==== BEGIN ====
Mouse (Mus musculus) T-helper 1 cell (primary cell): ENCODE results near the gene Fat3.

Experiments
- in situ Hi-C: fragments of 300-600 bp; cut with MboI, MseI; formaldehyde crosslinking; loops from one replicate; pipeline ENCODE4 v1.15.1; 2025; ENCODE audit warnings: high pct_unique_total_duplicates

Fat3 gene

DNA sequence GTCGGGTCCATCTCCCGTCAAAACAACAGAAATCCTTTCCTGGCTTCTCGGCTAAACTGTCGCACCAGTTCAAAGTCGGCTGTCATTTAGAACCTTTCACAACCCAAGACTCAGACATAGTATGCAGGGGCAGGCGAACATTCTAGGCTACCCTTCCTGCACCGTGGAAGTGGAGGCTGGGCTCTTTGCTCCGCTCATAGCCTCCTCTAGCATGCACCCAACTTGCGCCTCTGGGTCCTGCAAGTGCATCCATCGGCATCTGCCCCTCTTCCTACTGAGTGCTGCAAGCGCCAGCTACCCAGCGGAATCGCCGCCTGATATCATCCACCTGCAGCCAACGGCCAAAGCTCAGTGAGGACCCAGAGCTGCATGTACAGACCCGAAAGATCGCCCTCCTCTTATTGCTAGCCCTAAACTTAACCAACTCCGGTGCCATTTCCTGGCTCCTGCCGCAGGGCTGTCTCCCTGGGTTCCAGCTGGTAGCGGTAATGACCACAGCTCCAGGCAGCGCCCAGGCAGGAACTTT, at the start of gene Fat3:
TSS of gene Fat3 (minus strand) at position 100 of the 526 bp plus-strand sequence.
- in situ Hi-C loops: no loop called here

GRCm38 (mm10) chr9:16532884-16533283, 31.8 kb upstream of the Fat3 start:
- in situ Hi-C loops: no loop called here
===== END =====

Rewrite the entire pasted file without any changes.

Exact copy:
Mouse (Mus musculus) T-helper 1 cell (primary cell): ENCODE results near the gene Fat3.

Experiments
- in situ Hi-C: fragments of 300-600 bp; cut with MboI, MseI; formaldehyde crosslinking; loops from one replicate; pipeline ENCODE4 v1.15.1; 2025; ENCODE audit warnings: high pct_unique_total_duplicates

Fat3 gene

DNA sequence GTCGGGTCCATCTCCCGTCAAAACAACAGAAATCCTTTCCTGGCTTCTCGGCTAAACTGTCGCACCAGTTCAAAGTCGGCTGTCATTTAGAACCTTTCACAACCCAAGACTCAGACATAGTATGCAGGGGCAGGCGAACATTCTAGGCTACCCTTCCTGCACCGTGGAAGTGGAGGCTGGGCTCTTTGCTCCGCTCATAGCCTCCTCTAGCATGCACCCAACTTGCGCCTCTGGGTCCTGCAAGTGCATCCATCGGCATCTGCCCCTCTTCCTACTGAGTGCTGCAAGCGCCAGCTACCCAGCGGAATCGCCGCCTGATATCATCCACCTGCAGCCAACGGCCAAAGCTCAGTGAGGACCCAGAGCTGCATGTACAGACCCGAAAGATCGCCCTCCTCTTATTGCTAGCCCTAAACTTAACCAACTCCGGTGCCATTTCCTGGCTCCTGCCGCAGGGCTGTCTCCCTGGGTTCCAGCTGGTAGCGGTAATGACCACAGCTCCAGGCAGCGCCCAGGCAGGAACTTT, at the start of gene Fat3:
TSS of gene Fat3 (minus strand) at position 100 of the 526 bp plus-strand sequence.
- in situ Hi-C loops: no loop called here

GRCm38 (mm10) chr9:16532884-16533283, 31.8 kb upstream of the Fat3 start:
- in situ Hi-C loops: no loop called here